Opinion
              Sen. Patrick Leahy, D-Vt., president pro tempore of the Senate, right, and Sen. Thad Cochran, R-Miss., left, walk to the floor of the Senate during a vote on legislation  to collect sales tax on Internet purchases, on Capitol Hill in Washington, Monday, May 6, 2013.  (AP Photo/J. Scott Applewhite)

The Marketplace Fairness Act will be as hard to implement as Obamacare

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McKane Davis
Co-owner, Scrapbook.com
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      McKane Davis

      McKane Davis is a co-owner of Scrapbook.com and co-founder of the eMainStreet Alliance, a grassroots organization consisting of more than 700 small businesses. Connect with him at eMainStreet.org.

The Supreme Court this week refused to hear a case about the legality of remote sales-tax collection requirements, shifting attention to the controversial Marketplace Fairness Act (MFA), a bill that is currently being pushed by big retail and other special interests in the U.S. House of Representatives. If Obamacare has been disruptive, just wait and see what happens if the MFA passes. The MFA would require tens of thousands of small businesses to become tax collectors for any state into which they make a single sale. Complex government-mandated software? Check. Crushing regulations and burdens for small businesses? Check. Hugely unpopular with the public? Check. Proponents lying to ram it through? Check. Obamacare and the MFA have a lot in common — in fact, you might call the MFA Obamacare’s evil twin.

Obamacare’s healthcare.gov website rollout failed because it has proven impossible to integrate all the different software pieces required to make the website work. The federal government spent over $700,000,000 and took three years to integrate the government software and it still was an unmitigated disaster. The MFA would foist complex software integration requirements onto small businesses and give them no budget and a short six month deadline to do the integrations. Then it would would subject them to expensive time-consuming government audits. And if they make mistakes with their software integration, they will face hefty fines and penalties.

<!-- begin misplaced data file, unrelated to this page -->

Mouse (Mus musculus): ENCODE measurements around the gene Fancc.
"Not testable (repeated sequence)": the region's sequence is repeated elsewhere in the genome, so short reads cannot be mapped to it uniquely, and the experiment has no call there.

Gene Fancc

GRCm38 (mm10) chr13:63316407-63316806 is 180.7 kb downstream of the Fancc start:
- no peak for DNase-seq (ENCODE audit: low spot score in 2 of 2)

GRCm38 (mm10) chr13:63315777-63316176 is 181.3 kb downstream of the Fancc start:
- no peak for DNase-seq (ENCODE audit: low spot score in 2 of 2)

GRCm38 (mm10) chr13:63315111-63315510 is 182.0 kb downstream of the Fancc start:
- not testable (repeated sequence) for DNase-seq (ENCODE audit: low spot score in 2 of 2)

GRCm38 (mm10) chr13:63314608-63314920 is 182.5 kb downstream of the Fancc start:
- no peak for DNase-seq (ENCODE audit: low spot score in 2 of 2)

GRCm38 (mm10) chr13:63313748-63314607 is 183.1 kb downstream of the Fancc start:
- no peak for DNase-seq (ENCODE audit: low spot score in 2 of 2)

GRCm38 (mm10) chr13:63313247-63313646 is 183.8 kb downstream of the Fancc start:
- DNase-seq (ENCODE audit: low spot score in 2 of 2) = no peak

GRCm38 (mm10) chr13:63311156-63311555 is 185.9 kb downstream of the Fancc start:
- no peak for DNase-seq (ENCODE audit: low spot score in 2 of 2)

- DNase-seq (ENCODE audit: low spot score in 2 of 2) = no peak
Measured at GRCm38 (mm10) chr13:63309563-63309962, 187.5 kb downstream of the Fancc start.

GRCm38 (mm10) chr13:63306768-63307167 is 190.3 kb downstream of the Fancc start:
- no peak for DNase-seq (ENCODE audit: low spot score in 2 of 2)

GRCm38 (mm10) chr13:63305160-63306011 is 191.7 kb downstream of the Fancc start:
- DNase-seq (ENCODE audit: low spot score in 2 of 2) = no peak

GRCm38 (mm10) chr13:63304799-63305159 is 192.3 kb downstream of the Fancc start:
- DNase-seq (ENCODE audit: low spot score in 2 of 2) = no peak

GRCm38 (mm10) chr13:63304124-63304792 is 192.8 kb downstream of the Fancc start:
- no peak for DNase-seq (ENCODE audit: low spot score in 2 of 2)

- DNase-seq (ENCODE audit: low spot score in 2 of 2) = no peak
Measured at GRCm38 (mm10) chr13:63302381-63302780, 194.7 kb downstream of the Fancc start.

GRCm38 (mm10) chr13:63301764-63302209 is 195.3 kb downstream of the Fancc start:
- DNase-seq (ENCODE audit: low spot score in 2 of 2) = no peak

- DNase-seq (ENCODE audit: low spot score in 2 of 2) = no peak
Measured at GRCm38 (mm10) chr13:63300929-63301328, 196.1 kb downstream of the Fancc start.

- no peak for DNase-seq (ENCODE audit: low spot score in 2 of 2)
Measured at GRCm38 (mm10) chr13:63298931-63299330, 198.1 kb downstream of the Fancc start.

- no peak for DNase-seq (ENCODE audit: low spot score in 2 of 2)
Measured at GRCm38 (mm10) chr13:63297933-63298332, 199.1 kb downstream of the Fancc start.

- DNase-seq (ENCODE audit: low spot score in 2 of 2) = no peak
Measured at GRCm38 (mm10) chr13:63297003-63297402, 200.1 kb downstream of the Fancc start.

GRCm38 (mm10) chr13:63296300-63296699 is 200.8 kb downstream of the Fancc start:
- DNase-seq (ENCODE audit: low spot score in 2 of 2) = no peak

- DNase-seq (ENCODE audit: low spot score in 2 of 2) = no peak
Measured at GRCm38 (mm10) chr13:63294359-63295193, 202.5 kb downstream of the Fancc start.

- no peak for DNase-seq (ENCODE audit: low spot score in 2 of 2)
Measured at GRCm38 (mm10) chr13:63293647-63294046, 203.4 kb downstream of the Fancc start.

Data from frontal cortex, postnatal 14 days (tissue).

The government-mandated software required under MFA is complex and it’s costly for businesses to integrate. It requires not just integration into online shopping carts and custom order management systems, but also related applications such as accounting programs which often have to be upgraded at costs of tens of thousands of dollars. Compliance costs to my business would be over $80,000 in the first year alone. In what marketplace is that fair? Furthermore, the sales-tax software cannot handle multi-channel sales, catalog sales or mail order sales which are essential to the livelihoods of tens of thousands of small businesses like mine.

Six hundred small businesses from the group eMainStreet recently wrote Congress that the cost to integrate the software and related compliance falls between $20,000 and $300,000 in the first year for each business. The costs exceed the annual profits of many of them. These estimates are based on actual bids and have been supported and confirmed in an unpaid, non-commissioned study published by TruST. If Congress feels the need to make remote-selling businesses tax collectors, any solution ought to be simple enough that mandatory software is not needed and small businesses do not face audit threats. And it should apply to all businesses of all sizes regardless of business model or net revenue.

The Obamacare website has many security and privacy flaws and experts continue to warn that the site is not safe; how confident are we that government software for the MFA would be secure and guard people’s privacy? In 2012, tax data at the South Carolina Department of Revenue was compromised due to a security breach and 3.6 Million people’s personal information was stolen. Plus, if the sales tax software is hacked, not only would consumer data be compromised, but it could also compromise the online stores of tens of thousands of businesses and cause them to over- or under-charge their customers.

Just as health insurance is getting more expensive under Obamacare, products would get more expensive under the MFA. In a recent, non-commissioned study by McGladrey LLP, over 90 percent of businesses surveyed said they would have to pass on MFA compliance costs to consumers meaning that prices would go up. With a record number of Americans out of work, the last thing we need are more government-induced price increases.

President Obama and other proponents of Obamacare repeatedly misled the American people in order to get Obamacare passed. They said, “If you like your plan, you can keep it.” We found out the hard way that wasn’t true. Proponents of the MFA are engaged in an equally dishonest campaign. They claim that that integration of the government-mandated software is “free and easy” when in reality it is neither. They claim that the the MFA will create over 1.5 million jobs, a claim that has no basis.